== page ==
In this comparison, three different measurement strategies have been studied: trajectories in the form of main planes, in the form of a hexahedron, and forming the main diagonals of the volume. These strategies can be observed in Figure 4. Due to the disparity of trajectories between the different strategies, the spacing between points of measurement has been adapted for each case, resulting in approximately the same total number of points and, therefore, in tests of comparable duration.
Simulation has been carried out according to the procedure shown in Section 2, Section 3 and Section 4. The results are shown in Figure 5, in which can be seen that the option of the plane-type trajectories is the one that provides the best results when it comes to improving the error in the volume. Therefore, in the successive analyses, it will be taken as the benchmark test to optimize the other aspects.

3.2. Spacing between Measurement Points

In this section, the improvement of volumetric error will be analyzed as the number of measured points increases (reducing the spacing between them) in the calibration test. The trajectory of the hexahedron presented in the previous section is used.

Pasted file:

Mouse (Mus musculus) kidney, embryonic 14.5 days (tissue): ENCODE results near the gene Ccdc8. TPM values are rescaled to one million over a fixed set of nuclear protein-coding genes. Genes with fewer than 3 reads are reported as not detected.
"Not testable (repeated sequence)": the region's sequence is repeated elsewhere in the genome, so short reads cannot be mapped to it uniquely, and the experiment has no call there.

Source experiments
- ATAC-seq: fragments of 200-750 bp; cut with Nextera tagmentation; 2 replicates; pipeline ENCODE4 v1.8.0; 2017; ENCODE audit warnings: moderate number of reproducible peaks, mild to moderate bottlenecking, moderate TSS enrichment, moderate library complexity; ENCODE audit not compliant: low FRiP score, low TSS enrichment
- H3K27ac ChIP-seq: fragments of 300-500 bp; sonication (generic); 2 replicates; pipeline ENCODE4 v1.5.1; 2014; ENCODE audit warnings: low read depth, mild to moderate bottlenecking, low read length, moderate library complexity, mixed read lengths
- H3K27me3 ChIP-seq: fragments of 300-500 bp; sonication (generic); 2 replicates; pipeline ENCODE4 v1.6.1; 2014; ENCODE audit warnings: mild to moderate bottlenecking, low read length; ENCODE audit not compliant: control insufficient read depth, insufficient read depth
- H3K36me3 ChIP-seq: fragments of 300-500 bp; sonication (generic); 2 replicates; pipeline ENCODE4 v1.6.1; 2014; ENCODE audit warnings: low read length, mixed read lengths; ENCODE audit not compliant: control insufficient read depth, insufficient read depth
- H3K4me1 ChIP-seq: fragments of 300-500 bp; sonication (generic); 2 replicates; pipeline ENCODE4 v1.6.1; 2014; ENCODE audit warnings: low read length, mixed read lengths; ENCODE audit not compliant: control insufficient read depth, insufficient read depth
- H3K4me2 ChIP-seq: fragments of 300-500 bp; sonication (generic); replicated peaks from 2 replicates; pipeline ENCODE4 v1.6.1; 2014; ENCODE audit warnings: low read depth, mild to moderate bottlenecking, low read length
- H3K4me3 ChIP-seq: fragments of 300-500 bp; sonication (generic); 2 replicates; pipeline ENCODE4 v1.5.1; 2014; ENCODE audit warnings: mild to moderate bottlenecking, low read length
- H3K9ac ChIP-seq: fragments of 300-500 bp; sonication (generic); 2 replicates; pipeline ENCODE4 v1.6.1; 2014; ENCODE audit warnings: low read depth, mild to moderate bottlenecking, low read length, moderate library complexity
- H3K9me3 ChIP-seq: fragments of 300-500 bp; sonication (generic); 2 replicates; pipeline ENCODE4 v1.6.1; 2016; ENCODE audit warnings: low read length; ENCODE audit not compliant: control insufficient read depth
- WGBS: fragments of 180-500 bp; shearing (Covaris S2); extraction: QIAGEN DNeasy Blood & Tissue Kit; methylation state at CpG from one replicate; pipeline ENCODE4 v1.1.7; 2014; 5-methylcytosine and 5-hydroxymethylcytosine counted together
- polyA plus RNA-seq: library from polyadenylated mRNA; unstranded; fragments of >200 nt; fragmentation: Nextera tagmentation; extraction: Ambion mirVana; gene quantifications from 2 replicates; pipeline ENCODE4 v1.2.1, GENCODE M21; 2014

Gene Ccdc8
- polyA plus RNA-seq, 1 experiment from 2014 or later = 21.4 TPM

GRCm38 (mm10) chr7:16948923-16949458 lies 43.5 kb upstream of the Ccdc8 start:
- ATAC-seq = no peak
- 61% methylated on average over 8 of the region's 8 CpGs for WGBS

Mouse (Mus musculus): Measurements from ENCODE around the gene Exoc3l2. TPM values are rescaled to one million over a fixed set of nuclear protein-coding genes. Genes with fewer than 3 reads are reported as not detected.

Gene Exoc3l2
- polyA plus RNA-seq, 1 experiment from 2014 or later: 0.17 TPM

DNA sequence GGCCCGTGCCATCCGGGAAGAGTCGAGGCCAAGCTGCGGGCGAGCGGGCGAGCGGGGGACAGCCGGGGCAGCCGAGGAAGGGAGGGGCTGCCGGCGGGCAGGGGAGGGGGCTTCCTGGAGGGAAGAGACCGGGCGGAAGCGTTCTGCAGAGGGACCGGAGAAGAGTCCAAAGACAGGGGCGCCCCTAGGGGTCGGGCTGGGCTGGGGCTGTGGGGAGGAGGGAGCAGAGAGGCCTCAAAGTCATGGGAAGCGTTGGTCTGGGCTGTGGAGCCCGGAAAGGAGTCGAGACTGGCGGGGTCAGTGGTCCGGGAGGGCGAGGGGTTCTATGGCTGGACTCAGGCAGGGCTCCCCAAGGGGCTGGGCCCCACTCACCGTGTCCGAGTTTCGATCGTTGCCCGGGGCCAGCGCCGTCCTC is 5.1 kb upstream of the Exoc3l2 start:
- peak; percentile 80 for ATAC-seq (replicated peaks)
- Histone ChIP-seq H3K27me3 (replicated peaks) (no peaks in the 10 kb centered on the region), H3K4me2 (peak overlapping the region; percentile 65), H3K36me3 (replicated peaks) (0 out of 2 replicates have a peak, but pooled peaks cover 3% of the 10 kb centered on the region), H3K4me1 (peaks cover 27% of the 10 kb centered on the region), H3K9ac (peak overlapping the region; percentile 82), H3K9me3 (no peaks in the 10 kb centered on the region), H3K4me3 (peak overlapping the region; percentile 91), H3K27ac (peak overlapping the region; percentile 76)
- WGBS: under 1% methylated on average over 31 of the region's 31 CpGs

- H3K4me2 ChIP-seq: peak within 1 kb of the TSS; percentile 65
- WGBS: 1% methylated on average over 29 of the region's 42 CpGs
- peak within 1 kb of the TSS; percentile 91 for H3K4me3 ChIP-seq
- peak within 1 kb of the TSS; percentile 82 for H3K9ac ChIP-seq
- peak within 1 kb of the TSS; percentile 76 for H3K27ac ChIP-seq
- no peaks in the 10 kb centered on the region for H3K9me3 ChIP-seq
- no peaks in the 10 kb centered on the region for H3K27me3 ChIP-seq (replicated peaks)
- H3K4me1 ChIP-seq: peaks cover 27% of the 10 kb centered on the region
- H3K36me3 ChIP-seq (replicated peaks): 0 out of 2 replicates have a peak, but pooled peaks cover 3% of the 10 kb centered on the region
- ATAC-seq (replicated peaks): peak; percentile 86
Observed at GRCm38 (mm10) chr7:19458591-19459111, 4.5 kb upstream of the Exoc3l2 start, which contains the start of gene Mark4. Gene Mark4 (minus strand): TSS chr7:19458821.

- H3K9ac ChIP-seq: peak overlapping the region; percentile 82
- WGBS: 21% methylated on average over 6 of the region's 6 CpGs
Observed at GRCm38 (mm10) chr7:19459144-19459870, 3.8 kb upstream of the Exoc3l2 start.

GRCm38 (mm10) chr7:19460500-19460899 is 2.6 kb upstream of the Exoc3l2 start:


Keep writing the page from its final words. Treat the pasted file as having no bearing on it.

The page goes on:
The results of the simulations are shown in Figure 6. The original volumetric error of the machine is compared with the error remaining after compensation for a growing number of measurements. The duration of the tests has been calculated by assigning 15 s to the measurement of each point and a fixed duration of 20 min to set the measurement system. As expected, as the number of points increases, the quality of the compensation improves, obtaining a substantial improvement at the beginning but stabilizing as the density increases. On the other hand, as the number of measurements increases, the duration of the test will also increase proportionally. Therefore, the decision on this point lies in deciding how long it is worthwhile to continue increasing the number of measurements considering the incremental improvement from one set to another.
Analyzing the results for this case, it could be said that above 600 points, the incremental improvement obtained would not compensate for the increase in the calibration time.